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Weils disease i leptospirosisWeils Disease I Leptospirosis
Leptospirosis is a disease that can be passed from animals to humans. Leptospirosis is caused by bacteria of the genus Leptospira, (referred to as Leptospires) which infect a variety of wild and domestic animals. The
animals can then spread the Leptospires in their urine. Common animal reservoirs (maintenance hosts)
include rodents, cattle and pigs.
Human infection occurs through expose to water or an environment contaminated by infected animal urine,
and has been associated with a variety of occupations such as farming which can involve direct or indirect
contact with infected urine or recreational pursuits. In the UK, such activities include canoeing, windsurfing,
swimming in lakes and rivers, pot holing and fishing.
How do animals carry Leptospirosis?
Infected animals carry the bacteria in their kidneys. They can excrete Leptospires in their urine for some time,
and spread infection to other animals or humans coming into contact with the urine. Often the infected animal
does not become ill. For example, both rats, which carry the type known as Leptospira lcterohaemorrhagiae,
and cattle, which carry another strain (L.hardjo), appear ill.
How do humans become infected?
Humans are considered to be a dead-end or accidental host of Leptospires. Infection may be aquired by direct
or indirect contact with affected urine, tissues, or secretions. Leptospires enter the body through cut or
damaged skin, but may also pass across damaged or intact mucous membranes, and the eyes.
What are the symptoms?
Leptospirosis can be used to describe infections in both man and animals caused by any pathogenic strain of
Leptospire. In humans it causes a wide range of symptoms, although some infected people appear healthy. All
forms of Leptospirosis start in a similar way. Leptospirosis is an acute biphasic illness. Some cases may be
asymptomatic or may present in the first phase with onset of a flu-like illness, with a severe headache, chills,
muscle aches and vomiting. This is known as the bacteraemic phase, when the Leptospires spread through
the blood to many tissues, including the brain. This phase may resolve without treatment. In some cases, an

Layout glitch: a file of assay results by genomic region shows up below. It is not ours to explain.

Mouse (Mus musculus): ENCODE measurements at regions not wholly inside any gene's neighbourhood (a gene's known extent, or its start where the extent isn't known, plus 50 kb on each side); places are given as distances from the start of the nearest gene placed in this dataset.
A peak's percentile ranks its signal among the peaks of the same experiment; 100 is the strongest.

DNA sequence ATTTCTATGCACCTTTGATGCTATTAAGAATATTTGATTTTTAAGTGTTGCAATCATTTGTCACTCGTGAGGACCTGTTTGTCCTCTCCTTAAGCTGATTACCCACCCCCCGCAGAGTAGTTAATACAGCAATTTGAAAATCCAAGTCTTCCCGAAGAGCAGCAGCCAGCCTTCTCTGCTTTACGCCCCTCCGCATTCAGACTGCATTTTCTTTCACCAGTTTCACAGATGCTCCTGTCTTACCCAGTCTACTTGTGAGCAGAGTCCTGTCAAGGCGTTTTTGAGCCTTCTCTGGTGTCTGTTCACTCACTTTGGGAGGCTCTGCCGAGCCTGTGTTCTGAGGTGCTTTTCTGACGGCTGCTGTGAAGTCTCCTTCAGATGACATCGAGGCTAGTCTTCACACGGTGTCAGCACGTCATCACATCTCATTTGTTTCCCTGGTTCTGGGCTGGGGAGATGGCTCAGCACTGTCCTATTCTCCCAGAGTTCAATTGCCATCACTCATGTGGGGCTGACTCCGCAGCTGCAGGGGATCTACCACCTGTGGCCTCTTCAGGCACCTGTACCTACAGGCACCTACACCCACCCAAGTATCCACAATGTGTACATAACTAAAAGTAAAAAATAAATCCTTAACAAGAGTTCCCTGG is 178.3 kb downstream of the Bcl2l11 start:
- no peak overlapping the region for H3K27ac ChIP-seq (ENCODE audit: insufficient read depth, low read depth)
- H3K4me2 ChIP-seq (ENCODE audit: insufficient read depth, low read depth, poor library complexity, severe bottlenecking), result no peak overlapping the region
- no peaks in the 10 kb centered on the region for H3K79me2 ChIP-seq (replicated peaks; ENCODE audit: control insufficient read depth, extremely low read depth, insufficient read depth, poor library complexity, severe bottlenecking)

immune phase may return with a return of fever, jaundice (yellow skin and eyes), red eyes, abdominal pain,
diarrhea, or a rash. In more severe cases their may be failure of some organs, e.g. the kidneys, or meningitis.
Generally, cases will recover within two to six weeks but some may take up to three months. After infection,
immunity develops against the infecting strain, but this may not fully protect against infection with unrelated
As many of these symptoms are the same as for other diseases, diagnosis of Leptospirosis is based on
clinical suspicion confirmed by laboratory testing of a blood sample. There is a specialist reference laboratory
for Leptospirosis in the UK, which can be consulted by doctors.
How soon after the exposure do symptoms occur?
Typically, symptoms develop seven to fourteen days after infection, though rarely the incubation period can be
as short as two to three days or as long as thirty days.
How is Leptospirosis treated?
Leptospirosis is treated with antibiotics such as penicillin or doxycycline, which should be given early in the
course of the disease. Intravenous antibiotics may be needed for people with more severe symptoms.
Can Leptospirosis be prevented?
There is no human vaccine available in the UK that is effective against Leptospirosis. For people who may be
at high risk for short periods, especially through their occupation, taking doxycycline (200mg weekly) may be
Ways to avoid contracting Weil’s disease are very simple:
• Avoid capsize drill or “rolling” in stagnant or slow moving water, particularly where rat infestation is obvious.
• Wash or shower after canoeing.
• Cover minor cuts and scratches with waterproof plasters before getting in your boat.
• Wear trainers or wetsuit boots to avoid cutting your feet.
• If you have flu-like symptoms after canoeing go to your GP and tell him you are a canoeist.
More information can be found here:
GRANT PROGRESS REPORT SUMMARY 01602: Longitudinal Study Investigating the Progression and Pathogenesis of Atypical Hyperadrenocorticism in Scottish Terriers Principal Investigator: Research Institution: Virginia-Maryland Regional College of Veterinary Medicine Grant Amount: Start Date: 1/1/2012 End Date: 12/31/2013 Progress Report: Mid-Year 2 Report Due: Receiv